How to manage a coworking space
This new way of working brings with it new circumstances to consider. While an attractive solution for many companies, running a shared office – and helping it thrive – takes resources and management.
As many different tenants share resources, there must be procedures in place for meeting room and desk booking, visitor management and the following invoicing of the respective tenants.
In this sense, the right technology is crucial for successfully running a shared office and creating the best experience for both tenants and visitors, as it can save and free up time so that tenants can focus on their actual work, provide real-time insights and facilitate everyday life in the shared office.
This is where Pronestor’s workplace management software comes in handy.
Meeting room booking
With Pronestor’s meeting room booking system, Pronestor Planner, companies adapting to a coworking approach will have a valuable tool on their hands which reduces friction and makes meeting room booking a breeze.
A system like this, applicable to all tenants and companies in a coworking space, assists tenants in finding a meeting room with the right equipment and size for their meeting, it helps avoid double-bookings and it saves considerable time for both meeting organizers, office managers and other parties involved in meeting room management, e.g. kitchen and accounts department.
Further, it provides an overview of meeting room utilization per tenant/company and it offers full disclosure, meaning that tenants are not able to see the details of other tenants’ meetings.
Desk booking software
Desk booking software removes the challenge of space management in a shared office – both from an employee point of view, but also from that of management.
Pronestor’s desk booking system, Pronestor Workspace, allows employees to book a desk for the day or the week within their own company, giving them the security of knowing that there is a desk assigned for them when they come into the office. It also gives them an overview of who is in the office so they can plan their work day or week according to that of their colleagues’.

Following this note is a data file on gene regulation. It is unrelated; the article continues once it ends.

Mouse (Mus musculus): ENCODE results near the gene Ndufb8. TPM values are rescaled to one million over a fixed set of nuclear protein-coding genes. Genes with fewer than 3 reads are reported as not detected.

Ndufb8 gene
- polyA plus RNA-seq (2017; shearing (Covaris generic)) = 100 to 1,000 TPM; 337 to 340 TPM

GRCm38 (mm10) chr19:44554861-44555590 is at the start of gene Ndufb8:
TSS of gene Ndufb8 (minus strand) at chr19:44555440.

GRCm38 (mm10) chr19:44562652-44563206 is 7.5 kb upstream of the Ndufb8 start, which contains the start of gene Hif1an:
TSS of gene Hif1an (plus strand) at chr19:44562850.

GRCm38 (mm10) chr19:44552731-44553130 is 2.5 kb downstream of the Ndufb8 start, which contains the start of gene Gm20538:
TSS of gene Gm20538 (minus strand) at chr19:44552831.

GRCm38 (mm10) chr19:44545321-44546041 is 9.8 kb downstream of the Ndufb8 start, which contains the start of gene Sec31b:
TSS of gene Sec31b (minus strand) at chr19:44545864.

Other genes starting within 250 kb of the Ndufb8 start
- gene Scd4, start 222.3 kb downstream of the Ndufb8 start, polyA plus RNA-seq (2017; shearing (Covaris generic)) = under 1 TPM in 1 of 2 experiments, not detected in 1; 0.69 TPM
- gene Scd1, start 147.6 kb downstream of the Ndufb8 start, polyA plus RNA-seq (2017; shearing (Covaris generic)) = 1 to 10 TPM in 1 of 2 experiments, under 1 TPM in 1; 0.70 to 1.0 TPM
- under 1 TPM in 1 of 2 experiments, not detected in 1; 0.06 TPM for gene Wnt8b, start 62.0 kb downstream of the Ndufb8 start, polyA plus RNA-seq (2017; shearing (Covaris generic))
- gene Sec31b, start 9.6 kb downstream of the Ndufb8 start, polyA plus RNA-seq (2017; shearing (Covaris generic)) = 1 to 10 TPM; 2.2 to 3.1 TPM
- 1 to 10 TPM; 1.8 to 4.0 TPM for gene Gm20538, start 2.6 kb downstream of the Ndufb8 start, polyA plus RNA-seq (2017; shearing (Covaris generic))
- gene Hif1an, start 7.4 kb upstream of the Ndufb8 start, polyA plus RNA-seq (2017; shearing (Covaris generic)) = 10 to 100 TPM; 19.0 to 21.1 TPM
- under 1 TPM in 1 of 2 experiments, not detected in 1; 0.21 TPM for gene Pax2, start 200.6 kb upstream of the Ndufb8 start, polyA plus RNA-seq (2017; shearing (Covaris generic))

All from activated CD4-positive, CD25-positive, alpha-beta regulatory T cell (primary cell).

Further, desk booking software is a brilliant tool for supporting activity-based working, as it enables employees to choose freely between available desks that offer the attributes they need to perform their work or that are located in office zones that support the type of work they are to perform on a given day – positively impacting the job satisfaction of the individual employee and resulting in higher productivity.
Desk booking software is equally attractive for the management of each company, giving complete visibility of where everyone is sitting and who is working together, thus allowing insights into the utilization of office facilities within each company in the coworking space. And in these times of hybrid working, rarely all employees come to the office at the same time, for which reason a desk booking system is a useful tool to let management know who's in the office and when.
Finally, as we’ve learned from this past one and a half year of COVID-19, it’s important to manage capacity and distance in the office – both as a preventive and reactive measure. With a desk booking system, management will be able to manage capacity, enforce social distancing and finally and perform contact tracing in case of illness in the shared office.
The office arrangement of the future?
As we’ve also discussed it in previous blog articles, businesses all over the world are trying to navigate in a new era of working.
It’s untouched territory for all of us, but what we know is that flexibility is key to empowering tomorrow’s world at work and that, consequently, the office as we once knew it is undergoing a transformation.
As a result, it is our belief that coworking spaces are on the rise as they offer this exact flexibility for employees while also benefiting managements who are looking to meet the wishes of their employees while also bringing them into a physical office.